How do you go about comparing imaginary numbers?

Kevin Drum says:

The fiscal cliff deal increased top marginal rates from 36 percent to 39.6 percent. Ryan’s plan is based on reducing top rates to 25 percent. In other words, not only does he want to get rid of the 39.6 percent rate, he wants to make it even lower than it was before the fiscal cliff deal. He doesn’t accept the fiscal cliff increases at all.

Right? What am I missing here?

While Suzy Khimm reads the same budget and concludes:

Buried in Rep. Paul Ryan’s new budget is one surprising detail: He wants to raise more revenue for the government than he did before.

Ryan’s budget sets a revenue to GDP target of 19.1 percent by 2023. That’s higher than his target last year (18.7 percent after a decade) and his target two years ago (18.3 percent), as the Urban Institute’s Howard Gleckman points out. It’s a notable shift as many Republicans have used an 18 percent revenue to GDP ratio as a benchmark to justify or oppose changes to the tax code—including Ryan (R-Wis.) himself.

Who is right? Both, either of them, neither…what’s important is to pay attention to what is real, and what is imaginary.

There are three ways to look at this. One is that we can basically trust the budget. In that case, we need to pretend that revenue-neutral tax reform will happen, and with real numbers.

Or, we can assume that tax reform will pass, but that the House will wind up ignoring the revenue targets in their budget, either through phony numbers or by just insisting on setting rates at a low number even if it means less revenue. In that case, it doesn’t really matter what Ryan puts in the budget.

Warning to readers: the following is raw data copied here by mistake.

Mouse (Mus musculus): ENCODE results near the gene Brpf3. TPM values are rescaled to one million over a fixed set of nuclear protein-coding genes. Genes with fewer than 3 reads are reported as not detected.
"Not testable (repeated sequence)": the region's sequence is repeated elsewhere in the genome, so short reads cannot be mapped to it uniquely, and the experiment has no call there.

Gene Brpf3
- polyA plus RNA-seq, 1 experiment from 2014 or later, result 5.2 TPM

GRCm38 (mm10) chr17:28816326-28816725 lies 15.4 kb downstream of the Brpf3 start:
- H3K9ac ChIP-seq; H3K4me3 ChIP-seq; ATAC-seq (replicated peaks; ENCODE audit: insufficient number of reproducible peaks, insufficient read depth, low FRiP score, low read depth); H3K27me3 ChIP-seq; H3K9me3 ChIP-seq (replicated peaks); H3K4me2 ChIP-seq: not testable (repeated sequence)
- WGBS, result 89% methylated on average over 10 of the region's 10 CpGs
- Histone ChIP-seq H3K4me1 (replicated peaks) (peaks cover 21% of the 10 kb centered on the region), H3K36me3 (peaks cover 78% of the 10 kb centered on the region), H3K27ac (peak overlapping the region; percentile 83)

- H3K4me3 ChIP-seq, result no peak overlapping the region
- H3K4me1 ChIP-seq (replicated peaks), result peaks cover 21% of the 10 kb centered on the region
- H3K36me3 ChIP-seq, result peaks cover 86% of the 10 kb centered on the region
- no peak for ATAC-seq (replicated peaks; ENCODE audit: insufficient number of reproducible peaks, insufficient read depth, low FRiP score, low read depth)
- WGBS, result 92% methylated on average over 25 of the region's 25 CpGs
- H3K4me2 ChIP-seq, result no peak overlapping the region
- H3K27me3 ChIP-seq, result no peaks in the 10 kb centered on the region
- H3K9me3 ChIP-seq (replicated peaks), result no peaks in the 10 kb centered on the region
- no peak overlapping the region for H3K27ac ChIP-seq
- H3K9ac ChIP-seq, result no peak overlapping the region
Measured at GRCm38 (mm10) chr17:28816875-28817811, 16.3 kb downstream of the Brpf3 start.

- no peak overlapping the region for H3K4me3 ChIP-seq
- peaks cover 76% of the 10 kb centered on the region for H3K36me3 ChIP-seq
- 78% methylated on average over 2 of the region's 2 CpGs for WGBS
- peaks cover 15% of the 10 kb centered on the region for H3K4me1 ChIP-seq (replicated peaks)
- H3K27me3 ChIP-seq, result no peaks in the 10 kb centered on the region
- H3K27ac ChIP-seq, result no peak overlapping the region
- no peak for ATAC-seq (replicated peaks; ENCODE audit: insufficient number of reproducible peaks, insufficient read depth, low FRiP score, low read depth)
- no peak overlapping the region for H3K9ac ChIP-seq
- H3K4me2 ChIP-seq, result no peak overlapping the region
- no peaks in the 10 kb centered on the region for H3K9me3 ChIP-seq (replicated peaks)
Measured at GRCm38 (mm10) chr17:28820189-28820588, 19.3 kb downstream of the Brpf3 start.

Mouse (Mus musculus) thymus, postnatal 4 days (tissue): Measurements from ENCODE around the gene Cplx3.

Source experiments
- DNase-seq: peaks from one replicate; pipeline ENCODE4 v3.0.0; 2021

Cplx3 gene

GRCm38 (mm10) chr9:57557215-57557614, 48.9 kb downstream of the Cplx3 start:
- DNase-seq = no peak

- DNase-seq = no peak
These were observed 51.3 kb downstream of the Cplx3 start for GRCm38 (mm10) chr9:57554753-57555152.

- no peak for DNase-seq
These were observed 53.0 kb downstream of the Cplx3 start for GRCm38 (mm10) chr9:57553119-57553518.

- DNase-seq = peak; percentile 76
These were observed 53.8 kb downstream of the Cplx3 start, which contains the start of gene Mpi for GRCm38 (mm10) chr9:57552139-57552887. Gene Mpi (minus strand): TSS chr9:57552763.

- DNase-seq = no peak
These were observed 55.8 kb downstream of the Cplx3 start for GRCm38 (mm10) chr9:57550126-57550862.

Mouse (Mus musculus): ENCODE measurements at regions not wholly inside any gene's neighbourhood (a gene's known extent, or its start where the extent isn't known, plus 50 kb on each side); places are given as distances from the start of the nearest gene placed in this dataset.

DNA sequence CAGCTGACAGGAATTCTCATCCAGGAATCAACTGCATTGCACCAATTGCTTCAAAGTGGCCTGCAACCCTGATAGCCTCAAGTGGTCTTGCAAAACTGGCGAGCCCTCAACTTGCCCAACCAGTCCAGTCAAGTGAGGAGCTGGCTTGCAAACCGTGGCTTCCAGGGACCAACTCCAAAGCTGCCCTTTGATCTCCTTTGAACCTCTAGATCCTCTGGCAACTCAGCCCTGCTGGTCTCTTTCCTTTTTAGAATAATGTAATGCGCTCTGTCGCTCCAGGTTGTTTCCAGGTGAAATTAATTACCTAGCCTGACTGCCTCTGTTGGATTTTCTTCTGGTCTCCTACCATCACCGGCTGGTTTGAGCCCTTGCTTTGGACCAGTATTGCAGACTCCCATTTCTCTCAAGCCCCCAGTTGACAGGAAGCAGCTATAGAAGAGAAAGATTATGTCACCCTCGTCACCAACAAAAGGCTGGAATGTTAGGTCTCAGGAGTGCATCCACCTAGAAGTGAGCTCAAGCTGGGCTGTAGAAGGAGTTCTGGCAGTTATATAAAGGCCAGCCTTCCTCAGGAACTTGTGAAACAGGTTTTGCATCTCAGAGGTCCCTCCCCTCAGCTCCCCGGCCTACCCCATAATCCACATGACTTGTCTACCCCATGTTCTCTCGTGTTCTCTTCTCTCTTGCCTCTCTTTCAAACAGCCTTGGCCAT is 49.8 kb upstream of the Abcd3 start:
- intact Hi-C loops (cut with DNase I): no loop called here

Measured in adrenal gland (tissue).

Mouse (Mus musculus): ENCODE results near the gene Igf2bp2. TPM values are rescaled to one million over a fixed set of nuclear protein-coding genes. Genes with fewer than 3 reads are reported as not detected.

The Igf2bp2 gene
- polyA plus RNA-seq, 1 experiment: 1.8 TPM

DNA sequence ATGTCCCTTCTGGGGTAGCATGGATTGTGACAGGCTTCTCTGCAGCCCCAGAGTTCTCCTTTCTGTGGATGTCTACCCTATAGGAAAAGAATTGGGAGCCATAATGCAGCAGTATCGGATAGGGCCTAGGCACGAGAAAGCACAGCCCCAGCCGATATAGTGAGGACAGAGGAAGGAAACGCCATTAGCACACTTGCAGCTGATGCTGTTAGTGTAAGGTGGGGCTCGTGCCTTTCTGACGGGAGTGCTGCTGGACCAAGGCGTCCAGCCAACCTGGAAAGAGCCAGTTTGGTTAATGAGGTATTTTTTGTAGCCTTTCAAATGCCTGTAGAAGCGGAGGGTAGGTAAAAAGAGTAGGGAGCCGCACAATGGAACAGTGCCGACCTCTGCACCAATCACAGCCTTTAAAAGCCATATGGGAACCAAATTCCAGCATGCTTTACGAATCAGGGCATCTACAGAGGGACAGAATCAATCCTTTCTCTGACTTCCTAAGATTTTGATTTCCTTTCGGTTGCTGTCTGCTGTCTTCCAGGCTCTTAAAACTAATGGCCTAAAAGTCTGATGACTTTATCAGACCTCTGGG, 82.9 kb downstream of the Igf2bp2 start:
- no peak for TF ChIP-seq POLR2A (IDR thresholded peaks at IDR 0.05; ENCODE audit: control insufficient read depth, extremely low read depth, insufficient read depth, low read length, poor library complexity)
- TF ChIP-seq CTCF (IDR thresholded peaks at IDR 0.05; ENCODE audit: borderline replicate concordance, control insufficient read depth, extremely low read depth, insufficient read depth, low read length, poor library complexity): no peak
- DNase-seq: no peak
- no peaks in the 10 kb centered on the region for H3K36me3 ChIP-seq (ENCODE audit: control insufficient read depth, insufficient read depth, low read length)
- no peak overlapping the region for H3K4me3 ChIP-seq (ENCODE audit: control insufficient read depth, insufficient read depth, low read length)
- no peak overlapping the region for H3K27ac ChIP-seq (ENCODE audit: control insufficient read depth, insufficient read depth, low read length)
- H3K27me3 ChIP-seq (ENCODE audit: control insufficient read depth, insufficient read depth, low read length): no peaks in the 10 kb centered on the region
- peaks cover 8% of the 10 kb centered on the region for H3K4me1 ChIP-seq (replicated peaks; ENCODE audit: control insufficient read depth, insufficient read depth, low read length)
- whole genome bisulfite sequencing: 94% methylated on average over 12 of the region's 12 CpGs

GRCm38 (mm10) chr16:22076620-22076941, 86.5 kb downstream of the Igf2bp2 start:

And yet another possibility is that tax reform collapses. In that case…it doesn’t really matter what the budget said about it.

But step back, and you realize that all of that is imaginary. After all, this is the House Budget, and at best it winds up totally changing in negotiations with Democrats in the Senate and the White House. So we’re not really talking about a real budget that’s going to be carried out, regardless.

However, there is some reality in here: the budget, whatever it isn’t, is almost certainly the Republicans’ opening bid in budget negotiations. And yes, it probably does matter, at least to some extent, that Republicans start off that dealing by fully accepting a higher level of revenues than they did last year — just as it probably does matter that Democrats start by accepting the deficit targets in the Budget Control Act, including sequestration.

[Originally posted at A plain blog about politics]

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Jonathan Bernstein is a political scientist who writes about American politics, especially the presidency, Congress, parties, and elections.